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Poland’s finance minister seeks fiscal transparency as debt servicing costs rise


By Karl Badohal

WARSAW (Reuters) – Poland is taking steps to increase the transparency of its public finances Finance Minister Andrzej Domanski told reporters, amid rising debt servicing costs.

Measures will include a review of public finances, to be published by the ministry on Monday, reining in out-of-budget spending, and establishing an independent fiscal council to assess government policy, he said.

“I will be encouraging the government to move towards maximum transparency,” he told reporters on Friday in comments cleared for publication on Monday morning.

Poland is among nearly a dozen European Union countries at risk of being put under the bloc’s excessive deficit procedure, imposed on those whose deficit limits exceed 3% of gross domestic product (GDP).

Warsaw, whose deficit is seen increasing at year-end to 5.4% according to a Reuters poll, points among others to spending more than 4% of economic output on defence, as Russia continues its attack on neighbouring Ukraine.

Domanski said his aim was to repair public finances following several years of elevated off-budget spending by the previous Law and Justice (PiS) government since the COVID-19 pandemic.

“Starting April 30, state-owned development bank BGK will start publishing data on all of its funds in terms of execution and current plans on a quarterly basis,” he said.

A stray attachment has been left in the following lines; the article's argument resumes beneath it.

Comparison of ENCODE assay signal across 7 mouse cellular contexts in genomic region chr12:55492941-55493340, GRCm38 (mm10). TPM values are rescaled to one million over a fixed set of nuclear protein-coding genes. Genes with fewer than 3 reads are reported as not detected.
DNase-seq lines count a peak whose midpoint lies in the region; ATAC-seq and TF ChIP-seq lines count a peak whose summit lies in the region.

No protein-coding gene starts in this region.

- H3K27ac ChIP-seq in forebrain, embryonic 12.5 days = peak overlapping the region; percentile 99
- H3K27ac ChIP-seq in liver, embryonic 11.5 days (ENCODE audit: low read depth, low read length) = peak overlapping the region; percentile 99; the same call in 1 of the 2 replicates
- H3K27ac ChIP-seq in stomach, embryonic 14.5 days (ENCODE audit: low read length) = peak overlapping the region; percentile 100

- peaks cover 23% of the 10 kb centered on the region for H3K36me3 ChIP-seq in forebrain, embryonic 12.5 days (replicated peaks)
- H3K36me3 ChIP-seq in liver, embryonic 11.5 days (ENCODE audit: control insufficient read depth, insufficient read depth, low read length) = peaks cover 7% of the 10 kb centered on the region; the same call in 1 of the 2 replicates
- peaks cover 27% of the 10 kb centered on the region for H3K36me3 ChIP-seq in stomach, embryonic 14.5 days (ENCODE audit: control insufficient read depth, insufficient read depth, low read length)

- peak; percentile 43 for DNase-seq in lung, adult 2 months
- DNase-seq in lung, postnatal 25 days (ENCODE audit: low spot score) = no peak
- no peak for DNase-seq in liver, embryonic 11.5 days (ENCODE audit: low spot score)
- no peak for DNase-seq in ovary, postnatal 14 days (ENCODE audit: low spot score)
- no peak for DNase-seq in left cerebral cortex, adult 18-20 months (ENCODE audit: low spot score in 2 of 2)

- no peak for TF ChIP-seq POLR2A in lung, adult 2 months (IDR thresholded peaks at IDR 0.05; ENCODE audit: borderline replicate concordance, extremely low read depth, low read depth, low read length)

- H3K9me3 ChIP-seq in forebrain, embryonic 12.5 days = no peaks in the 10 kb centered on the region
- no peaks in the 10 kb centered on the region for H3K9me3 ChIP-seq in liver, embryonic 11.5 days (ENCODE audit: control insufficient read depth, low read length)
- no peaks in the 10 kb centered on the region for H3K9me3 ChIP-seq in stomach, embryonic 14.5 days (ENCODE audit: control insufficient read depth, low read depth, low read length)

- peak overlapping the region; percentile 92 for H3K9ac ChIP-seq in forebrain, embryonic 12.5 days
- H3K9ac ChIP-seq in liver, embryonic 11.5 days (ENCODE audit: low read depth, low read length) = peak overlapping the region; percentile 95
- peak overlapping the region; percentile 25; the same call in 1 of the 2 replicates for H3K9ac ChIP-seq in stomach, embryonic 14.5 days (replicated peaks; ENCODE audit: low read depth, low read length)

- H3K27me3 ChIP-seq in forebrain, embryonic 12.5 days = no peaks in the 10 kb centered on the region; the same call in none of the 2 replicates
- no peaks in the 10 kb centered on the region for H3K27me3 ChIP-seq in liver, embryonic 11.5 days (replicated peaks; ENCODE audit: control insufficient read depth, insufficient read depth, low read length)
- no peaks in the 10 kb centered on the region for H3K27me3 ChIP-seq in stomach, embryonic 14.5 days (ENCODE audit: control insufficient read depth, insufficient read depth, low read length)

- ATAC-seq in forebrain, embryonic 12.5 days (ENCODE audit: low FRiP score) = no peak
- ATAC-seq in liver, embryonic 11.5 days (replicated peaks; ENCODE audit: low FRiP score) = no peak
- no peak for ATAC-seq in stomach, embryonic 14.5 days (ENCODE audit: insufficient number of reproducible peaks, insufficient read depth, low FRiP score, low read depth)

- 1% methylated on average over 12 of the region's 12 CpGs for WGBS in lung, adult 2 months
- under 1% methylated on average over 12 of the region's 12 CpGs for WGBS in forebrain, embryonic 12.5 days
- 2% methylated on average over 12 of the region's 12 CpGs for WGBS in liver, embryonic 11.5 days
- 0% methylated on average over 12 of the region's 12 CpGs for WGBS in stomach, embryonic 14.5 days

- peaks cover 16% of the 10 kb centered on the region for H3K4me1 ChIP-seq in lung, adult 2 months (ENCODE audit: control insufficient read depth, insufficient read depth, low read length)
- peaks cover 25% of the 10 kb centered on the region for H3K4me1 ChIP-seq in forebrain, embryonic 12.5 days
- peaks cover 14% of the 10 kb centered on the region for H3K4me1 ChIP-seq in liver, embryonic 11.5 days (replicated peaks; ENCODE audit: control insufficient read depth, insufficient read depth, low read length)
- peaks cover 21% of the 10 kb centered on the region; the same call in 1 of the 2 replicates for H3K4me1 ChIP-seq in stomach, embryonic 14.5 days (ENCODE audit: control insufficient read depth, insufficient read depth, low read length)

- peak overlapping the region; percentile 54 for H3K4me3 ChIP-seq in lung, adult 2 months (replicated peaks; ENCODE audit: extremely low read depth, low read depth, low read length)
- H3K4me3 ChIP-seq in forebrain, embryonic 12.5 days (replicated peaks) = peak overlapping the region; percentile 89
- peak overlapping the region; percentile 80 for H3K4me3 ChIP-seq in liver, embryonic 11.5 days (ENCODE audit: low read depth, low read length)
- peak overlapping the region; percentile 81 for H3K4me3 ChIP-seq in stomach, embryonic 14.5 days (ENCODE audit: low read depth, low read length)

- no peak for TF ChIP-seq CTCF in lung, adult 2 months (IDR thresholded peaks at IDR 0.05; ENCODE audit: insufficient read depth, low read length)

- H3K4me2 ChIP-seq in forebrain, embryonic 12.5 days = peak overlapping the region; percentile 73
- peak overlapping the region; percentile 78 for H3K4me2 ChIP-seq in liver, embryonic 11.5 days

He said he was in favour of merging some of BGK’s funds and the finance ministry would cooperate with the bank and other ministries on this.


Poland’s annual long-term financial plan, to be adopted by the government on Tuesday, will also include the framework for establishing a fiscal council to monitor government policy, including macroeconomic projections and the budget bill, Domanski said.

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“It of course must be an independent institution and everything it publishes must be made public … It has to have its own firepower when it comes to criticizing the finance minister for submitted assumptions to the budget act.”

He said he expected the project to be made public within a few weeks.

Domanski noted that Poland’s debt servicing costs were among the highest in the EU and said he was looking at its smaller neighbour, the Czech Republic, as a guide.

“This is a problem that will get even worse in the coming years – the debt servicing costs in relation to GDP will increase, although fortunately only slightly,” he said, adding that policy changes at the U.S Federal Reserve and other main central banks were pressuring emerging markets.

“I am looking at the spread to Czech bonds – my goal is for this spread to narrow.”

Domanski also said he was eyeing more private investments, in addition to higher consumption, as a driver of economic growth. “Private investments are very important to me, which is why we are talking to investors in Poland and abroad.”

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